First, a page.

Question: The ever-popular gag in this episode is that Worf consumes prune juice for the first time and declares that it is a "warrior's drink," to Guinan's amusement. However, Worf was adopted as a child by human parents, he grew up on Earth, he was highly educated and graduated Star Fleet Academy on Earth. Given the reputation of prune juice as a natural laxative throughout human history, how could Worf not know what prune juice is, having lived most of his life on Earth?
Question: I can't tell if this was a mistake or if there's an explanation. When the Borg are on the Enterprise's bridge, the first two are covered in the green light indicating they're being transported back to the Borg ship, but the 3rd one (the one successfully shot by Worf) has no lights, he just fades away. Why?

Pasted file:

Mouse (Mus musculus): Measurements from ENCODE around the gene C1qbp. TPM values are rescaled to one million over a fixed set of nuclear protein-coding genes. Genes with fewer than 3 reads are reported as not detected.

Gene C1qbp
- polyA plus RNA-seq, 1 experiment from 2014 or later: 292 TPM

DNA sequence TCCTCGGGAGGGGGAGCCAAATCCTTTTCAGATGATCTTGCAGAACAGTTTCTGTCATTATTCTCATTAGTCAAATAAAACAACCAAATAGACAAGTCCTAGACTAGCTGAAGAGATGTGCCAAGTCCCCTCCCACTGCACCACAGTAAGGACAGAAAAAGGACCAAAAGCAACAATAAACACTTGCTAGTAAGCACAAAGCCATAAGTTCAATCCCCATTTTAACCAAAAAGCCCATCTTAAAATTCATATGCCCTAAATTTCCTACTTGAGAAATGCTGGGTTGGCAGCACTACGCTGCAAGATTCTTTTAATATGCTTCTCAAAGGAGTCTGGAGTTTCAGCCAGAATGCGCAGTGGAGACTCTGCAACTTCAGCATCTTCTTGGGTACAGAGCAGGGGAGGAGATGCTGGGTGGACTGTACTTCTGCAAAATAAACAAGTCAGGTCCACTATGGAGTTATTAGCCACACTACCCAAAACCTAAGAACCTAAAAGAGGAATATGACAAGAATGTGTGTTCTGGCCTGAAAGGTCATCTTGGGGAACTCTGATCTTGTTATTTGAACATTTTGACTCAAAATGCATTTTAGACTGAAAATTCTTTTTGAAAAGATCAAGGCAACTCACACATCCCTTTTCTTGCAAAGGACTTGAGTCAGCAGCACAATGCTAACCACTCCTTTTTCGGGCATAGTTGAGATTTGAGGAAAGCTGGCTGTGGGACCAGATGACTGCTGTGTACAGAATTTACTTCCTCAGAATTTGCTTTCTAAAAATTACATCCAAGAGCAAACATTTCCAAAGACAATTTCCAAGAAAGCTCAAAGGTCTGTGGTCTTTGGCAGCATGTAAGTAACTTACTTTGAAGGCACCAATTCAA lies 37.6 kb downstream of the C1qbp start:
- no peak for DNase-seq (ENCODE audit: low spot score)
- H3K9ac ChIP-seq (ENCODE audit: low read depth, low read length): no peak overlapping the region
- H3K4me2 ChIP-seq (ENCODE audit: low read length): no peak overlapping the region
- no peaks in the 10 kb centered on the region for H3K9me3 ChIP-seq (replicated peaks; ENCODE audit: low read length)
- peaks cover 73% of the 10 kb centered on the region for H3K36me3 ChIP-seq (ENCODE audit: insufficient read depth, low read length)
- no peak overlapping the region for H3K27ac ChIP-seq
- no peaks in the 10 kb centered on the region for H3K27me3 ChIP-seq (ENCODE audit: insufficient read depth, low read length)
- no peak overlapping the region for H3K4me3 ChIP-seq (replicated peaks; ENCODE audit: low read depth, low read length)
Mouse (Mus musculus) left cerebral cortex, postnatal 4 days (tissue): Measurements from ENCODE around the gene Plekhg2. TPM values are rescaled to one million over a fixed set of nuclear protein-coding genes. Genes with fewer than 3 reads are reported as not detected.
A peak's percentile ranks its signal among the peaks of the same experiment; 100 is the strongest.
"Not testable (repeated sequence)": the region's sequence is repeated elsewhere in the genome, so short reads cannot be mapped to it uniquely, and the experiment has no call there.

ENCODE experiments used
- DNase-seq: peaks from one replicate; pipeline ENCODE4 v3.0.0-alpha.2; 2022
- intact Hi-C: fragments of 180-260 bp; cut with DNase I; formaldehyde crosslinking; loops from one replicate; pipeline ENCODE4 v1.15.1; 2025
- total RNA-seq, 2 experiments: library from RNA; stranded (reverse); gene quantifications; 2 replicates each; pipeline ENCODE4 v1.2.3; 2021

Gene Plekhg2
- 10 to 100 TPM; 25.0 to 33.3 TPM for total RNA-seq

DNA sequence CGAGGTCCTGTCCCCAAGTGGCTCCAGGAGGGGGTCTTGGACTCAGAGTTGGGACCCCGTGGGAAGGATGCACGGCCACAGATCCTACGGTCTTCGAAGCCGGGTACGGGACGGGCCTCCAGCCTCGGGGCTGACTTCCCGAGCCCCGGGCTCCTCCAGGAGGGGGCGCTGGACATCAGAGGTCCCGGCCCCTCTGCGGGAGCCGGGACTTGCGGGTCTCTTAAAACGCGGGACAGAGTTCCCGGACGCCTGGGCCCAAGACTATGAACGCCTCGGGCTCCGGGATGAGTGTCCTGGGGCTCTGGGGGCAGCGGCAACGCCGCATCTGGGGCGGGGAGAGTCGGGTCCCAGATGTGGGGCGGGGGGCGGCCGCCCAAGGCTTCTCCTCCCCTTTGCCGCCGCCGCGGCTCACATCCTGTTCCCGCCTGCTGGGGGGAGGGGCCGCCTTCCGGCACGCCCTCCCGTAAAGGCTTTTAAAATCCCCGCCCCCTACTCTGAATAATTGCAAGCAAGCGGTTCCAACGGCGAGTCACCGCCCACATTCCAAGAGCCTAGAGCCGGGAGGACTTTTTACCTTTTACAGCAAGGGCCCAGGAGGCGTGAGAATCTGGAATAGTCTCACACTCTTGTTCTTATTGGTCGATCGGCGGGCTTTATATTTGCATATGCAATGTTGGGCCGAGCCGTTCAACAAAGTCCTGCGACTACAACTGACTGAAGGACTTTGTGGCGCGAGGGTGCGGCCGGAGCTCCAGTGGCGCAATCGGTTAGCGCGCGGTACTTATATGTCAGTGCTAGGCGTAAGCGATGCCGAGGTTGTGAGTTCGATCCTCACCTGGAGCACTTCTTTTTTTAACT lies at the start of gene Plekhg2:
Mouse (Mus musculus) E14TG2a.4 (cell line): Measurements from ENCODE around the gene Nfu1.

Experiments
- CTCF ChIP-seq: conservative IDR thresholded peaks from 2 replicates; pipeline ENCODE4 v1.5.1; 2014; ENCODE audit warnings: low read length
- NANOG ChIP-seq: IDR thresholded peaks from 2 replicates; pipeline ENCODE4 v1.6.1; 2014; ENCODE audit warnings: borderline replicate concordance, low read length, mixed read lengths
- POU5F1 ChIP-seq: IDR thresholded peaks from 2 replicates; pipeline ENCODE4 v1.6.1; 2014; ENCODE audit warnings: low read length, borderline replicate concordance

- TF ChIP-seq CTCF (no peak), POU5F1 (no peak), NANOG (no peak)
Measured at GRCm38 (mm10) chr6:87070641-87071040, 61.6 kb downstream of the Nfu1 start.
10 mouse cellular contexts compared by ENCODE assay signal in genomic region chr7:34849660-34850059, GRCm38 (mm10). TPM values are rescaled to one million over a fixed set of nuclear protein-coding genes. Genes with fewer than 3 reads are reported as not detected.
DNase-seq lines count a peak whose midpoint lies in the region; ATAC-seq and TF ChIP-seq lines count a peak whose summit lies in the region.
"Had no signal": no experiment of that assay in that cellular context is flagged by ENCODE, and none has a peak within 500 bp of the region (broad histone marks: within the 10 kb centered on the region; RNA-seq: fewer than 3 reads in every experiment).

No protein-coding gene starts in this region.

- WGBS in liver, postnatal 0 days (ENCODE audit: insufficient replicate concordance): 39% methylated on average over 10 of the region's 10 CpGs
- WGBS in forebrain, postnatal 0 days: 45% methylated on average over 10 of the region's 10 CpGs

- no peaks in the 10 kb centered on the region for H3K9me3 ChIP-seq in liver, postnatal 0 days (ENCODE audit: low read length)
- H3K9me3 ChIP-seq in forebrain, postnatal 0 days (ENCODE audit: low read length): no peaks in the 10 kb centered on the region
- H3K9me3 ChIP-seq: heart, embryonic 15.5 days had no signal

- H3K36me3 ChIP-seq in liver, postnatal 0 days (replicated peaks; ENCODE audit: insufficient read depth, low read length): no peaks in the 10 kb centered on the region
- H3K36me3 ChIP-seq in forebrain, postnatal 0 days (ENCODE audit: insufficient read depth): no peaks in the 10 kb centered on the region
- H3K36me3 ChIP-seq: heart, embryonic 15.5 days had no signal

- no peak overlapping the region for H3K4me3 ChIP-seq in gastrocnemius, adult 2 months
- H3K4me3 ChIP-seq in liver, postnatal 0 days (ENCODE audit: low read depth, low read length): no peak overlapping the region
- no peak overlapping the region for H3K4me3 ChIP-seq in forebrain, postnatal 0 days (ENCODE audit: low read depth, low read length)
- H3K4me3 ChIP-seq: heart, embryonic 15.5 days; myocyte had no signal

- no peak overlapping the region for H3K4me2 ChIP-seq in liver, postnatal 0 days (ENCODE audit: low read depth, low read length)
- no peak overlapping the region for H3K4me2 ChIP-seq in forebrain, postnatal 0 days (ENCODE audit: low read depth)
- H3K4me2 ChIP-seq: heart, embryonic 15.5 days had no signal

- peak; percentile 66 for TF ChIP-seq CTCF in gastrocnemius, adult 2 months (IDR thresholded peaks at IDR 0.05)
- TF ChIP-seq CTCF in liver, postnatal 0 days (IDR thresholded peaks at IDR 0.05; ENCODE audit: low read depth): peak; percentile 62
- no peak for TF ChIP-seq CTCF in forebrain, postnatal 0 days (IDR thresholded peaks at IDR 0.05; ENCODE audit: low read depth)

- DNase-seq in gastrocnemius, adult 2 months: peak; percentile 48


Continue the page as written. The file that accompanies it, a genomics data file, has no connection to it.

Question: The motivation for this episode seems to be returning the Enterprise 1701-C to its own timeline 22 years in the past, where it will certainly be destroyed by Romulan warbirds; yet, the heroism of sacrifice will avert a protracted 22-year war with the Klingon Empire as well as avert tens of billions of Federation deaths. QUESTION: Why didn't they just SWITCH CREWS and send the far more advanced Enterprise 1701-D through the time rift and 22 years into the past? Using its advanced weaponry, defenses, and sheer speed, the Enterprise D could have easily defeated the old Romulan warbirds, saved Tasha Yar, averted the 22-year Klingon war, and saved 40 billion Federation lives. Additionally, sending the truly futuristic 1701-D into the past could have then exponentially advanced Starfleet technology into the future, making the Federation virtually invincible to its traditional enemies. It would seem that this would be the more noble, heroic and logical action of a Starfleet crew - to save lives and advance Federation survival. It would have certainly been a more thought-provoking episode, anyway.